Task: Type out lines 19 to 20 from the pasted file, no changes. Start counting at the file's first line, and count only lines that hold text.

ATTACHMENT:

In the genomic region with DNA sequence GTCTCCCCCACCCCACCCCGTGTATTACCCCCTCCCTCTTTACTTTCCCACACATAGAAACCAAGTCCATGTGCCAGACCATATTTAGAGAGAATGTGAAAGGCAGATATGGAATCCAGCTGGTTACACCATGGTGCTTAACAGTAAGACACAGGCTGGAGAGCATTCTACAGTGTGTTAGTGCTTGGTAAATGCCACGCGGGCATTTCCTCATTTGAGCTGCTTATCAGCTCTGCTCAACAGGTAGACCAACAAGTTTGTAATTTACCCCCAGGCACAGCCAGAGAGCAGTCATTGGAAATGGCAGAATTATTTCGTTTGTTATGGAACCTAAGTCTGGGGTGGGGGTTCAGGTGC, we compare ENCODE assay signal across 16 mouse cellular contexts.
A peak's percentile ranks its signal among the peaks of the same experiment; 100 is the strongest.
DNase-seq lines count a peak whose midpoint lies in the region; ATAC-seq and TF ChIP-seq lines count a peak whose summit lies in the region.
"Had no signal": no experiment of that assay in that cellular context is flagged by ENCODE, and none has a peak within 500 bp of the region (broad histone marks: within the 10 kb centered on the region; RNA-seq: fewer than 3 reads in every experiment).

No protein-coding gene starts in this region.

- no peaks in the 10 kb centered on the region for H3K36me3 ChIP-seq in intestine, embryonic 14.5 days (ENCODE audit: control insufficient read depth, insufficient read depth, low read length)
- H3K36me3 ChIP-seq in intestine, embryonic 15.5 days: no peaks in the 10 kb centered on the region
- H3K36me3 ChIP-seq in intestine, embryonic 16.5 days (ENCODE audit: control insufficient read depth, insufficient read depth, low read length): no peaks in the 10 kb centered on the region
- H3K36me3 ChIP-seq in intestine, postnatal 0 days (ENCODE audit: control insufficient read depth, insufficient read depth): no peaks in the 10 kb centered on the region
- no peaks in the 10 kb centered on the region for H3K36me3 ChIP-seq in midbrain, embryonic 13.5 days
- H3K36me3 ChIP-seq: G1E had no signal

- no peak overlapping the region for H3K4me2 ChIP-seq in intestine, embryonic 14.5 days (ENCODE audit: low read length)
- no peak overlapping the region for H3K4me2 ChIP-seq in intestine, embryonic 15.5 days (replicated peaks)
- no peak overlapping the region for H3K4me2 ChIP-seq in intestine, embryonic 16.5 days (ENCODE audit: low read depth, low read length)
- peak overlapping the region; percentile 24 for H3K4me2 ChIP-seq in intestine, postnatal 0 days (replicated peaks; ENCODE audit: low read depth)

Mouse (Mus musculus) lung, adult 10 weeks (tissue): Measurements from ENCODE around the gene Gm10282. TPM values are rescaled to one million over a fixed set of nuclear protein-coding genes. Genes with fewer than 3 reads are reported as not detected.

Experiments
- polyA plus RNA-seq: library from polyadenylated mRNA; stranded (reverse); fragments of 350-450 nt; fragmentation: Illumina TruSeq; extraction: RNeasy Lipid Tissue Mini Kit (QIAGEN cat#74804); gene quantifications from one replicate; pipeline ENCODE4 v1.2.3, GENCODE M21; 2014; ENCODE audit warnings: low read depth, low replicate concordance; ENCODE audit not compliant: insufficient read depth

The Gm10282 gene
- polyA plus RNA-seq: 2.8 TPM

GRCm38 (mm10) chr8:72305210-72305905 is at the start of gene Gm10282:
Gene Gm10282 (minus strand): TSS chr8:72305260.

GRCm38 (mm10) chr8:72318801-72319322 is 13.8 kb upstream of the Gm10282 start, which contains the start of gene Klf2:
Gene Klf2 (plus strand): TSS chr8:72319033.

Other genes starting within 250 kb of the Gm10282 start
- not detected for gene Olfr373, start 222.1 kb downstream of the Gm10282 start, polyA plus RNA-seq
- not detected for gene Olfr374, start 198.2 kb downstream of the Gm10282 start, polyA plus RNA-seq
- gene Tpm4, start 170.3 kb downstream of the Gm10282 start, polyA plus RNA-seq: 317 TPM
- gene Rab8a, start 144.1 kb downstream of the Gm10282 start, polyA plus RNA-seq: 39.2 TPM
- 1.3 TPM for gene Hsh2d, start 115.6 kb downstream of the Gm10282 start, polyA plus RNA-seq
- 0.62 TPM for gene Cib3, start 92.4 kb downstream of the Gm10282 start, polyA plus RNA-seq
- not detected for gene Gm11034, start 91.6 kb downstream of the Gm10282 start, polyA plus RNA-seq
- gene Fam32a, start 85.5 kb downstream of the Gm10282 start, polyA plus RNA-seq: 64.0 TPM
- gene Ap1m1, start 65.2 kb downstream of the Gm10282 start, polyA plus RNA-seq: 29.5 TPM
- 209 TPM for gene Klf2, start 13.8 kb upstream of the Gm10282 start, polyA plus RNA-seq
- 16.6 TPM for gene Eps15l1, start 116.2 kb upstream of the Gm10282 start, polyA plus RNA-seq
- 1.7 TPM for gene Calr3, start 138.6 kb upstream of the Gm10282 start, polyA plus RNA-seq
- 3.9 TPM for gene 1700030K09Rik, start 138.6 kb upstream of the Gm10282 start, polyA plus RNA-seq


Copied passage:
The Gm10282 gene
- polyA plus RNA-seq: 2.8 TPM